Filling medical gaps in foster care

April 1, 2017

The pediatrician may be one of the only sources of advocacy, support, stability, and advice for the child in foster care. In that role, he or she must understand the needs and experiences of a foster child compared with other patients in the practice so that the unmet needs of this vulnerable population can be addressed.

The pediatrician may be one of the only sources of advocacy, support, stability, and advice for the child in foster care. In that role, he or she must understand the needs and experiences of a foster child compared with other patients in the practice so that the unmet needs of this vulnerable population can be addressed.

Children in foster care are at increased risk for physical, mental, and developmental problems.1 Children in foster care lack the orientation that most other children get early in life from their families who orient young children to expectations and requirements within their social unit through activities, rules, and discipline. Similarly, hospital systems institutionalize what can be expected and what constitutes appropriate employee behavior and work performance.

Children in foster care are often deprived of these basic orientations.2 The pediatrician can help this vulnerable population by developing interdisciplinary collaboration and coordination skills as well as an understanding of the many health issues faced by foster children.

Challenges for the pediatrician

Caring for children who have suffered neglect, abuse, or trauma is challenging, time consuming, and difficult. Care coordination for this population is essential but difficult because of a number of factors. The population is often transient, and it is not always clear to the pediatrician with whom they need to coordinate care-parents, child welfare professionals, or the courts.3

Further, case workers and foster parents may not be aware of all the child’s health conditions and needs, and they may also lack the skills to access and negotiate the healthcare system for their child/client.3

Recommended: What is 'consent by proxy' for  medical care?

The foster care/child welfare system is a unique bureaucracy with structure, regulations, and systems with which the pediatrician, more than likely, is not familiar. The pediatrician also may be faced with a number of other challenges including:3,4

  • Incomplete health records documenting prior care, history, development, and current medical problems.

  • Case workers/foster parents with poor knowledge of current medical and social issues.

  • Identifying the appropriate person from whom to obtain consent for procedures and routine healthcare.

  • Inability to refer for evaluation and treatment of needed services from subspecialist, dental, or mental health services.

A vulnerable population

More than a half million children are in foster care every day in the United States, and the foster care environment can sometimes lead to further instability and trauma in this already vulnerable population. Estimates of chronic health problems among foster children range from 30% to 80%. The American Academy of Pediatrics (AAP) designates foster children as having a special healthcare need because of the significant prevalence of health disparities. For example, it is estimated that between 35% and 50% of children in foster care have a special healthcare need compared with less than 20% in the general population.1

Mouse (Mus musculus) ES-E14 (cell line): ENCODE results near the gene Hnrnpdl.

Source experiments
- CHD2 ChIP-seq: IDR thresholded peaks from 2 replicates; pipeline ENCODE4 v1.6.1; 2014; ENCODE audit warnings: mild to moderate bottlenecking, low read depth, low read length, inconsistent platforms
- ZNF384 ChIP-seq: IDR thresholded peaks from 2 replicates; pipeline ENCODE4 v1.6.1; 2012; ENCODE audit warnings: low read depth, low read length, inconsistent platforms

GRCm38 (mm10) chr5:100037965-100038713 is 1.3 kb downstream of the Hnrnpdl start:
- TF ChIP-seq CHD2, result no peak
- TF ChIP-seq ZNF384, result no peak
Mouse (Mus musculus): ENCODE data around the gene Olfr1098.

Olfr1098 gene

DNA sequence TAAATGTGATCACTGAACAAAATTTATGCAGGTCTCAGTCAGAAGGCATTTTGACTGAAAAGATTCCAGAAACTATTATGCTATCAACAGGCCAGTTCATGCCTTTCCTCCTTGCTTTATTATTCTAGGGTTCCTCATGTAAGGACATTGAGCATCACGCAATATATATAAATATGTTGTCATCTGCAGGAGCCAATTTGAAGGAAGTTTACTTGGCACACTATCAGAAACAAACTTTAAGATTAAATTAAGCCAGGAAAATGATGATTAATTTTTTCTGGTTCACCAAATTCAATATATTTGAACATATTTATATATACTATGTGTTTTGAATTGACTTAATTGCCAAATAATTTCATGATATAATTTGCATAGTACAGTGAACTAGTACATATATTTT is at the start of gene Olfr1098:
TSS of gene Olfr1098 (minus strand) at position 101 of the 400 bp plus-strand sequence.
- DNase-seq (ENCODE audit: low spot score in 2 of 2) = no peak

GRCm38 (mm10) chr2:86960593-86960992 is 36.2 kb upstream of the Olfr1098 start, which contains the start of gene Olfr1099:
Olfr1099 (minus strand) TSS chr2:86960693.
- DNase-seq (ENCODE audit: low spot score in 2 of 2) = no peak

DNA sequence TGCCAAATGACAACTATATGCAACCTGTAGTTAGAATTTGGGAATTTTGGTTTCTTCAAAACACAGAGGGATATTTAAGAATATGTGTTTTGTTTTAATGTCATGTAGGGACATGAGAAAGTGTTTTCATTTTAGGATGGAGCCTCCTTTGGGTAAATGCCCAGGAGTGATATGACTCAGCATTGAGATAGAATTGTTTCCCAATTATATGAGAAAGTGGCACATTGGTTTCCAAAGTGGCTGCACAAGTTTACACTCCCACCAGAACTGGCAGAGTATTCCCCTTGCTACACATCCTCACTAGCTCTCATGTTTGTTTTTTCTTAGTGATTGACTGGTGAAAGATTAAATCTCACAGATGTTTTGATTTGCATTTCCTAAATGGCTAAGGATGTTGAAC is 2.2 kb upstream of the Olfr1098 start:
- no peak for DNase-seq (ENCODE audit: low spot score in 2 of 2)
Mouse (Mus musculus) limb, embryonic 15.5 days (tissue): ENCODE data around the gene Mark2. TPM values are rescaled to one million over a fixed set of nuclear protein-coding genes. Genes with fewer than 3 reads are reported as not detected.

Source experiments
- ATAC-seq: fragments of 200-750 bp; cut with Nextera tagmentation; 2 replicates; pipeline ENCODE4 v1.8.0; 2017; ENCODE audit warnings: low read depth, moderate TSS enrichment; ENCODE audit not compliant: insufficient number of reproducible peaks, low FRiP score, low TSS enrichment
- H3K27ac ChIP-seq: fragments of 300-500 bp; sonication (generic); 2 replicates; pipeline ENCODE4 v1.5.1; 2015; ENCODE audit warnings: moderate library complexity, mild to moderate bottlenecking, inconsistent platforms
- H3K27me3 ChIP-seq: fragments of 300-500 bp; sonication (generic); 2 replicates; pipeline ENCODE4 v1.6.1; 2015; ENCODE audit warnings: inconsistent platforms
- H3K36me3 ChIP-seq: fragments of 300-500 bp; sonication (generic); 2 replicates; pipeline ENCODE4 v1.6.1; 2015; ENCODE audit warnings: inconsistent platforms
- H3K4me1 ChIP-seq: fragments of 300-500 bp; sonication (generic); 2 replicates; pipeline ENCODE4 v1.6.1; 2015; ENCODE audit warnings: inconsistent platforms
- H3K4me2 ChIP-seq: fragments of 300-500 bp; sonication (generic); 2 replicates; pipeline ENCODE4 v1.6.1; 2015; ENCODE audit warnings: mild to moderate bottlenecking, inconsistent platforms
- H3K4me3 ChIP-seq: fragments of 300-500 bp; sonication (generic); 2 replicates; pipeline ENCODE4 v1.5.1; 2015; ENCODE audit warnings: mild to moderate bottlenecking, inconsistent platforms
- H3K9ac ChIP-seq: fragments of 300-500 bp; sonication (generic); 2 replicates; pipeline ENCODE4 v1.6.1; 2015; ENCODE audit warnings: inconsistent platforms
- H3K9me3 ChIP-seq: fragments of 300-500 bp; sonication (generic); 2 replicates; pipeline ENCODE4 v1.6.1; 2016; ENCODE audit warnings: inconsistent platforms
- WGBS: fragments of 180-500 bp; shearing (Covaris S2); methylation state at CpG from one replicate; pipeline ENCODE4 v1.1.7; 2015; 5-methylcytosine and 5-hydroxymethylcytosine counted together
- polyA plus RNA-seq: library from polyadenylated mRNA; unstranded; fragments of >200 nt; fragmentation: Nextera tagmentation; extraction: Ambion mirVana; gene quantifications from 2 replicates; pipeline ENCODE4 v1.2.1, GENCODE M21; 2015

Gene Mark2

NEXT: Mental health

 

Mental health

Nearly all children in foster care have some sort of family dysfunction.3 Significant numbers of foster children suffer from at least 1 mental health disorder, and nearly two-thirds continue to suffer some form of neglect. Depression, social problems, anxiety, and posttraumatic stress disorder are commonly experienced by patients in foster care.2

Additionally, in 1 study nearly half of children in foster care demonstrated observable, clinical signs of mental health problems. Unfortunately, large numbers of these patients did not receive mental health services.5

The pediatrician is often asked to prescribe psychotropic medications for behavior problems, and he or she will certainly have patients on these medications. One challenge for the pediatrician is knowing whether these medications are appropriate or not, with increasing concerns of polypharmacy. Compared with children enrolled in Medicaid, psychotropic medications are 3 times more likely to be prescribed to children in foster care.3 This is particularly concerning given the patients’ needing but not receiving mental health services.

Related: Trauma informed care for kids in foster care 

The most common drugs prescribed include antidepressants, attention-deficit/hyperactivity disorder drugs, and antipsychotic agents.6 Significant numbers of children are noted to start these medications before the age of 6 years, and there is not yet good data for long-term outcomes.7

When prescribing these medications, the pediatrician should keep the following general principles in mind:8

  • Begin treatment with a single agent at the lowest starting dose.

  • Increase dosing gradually with careful monitoring for adverse effects.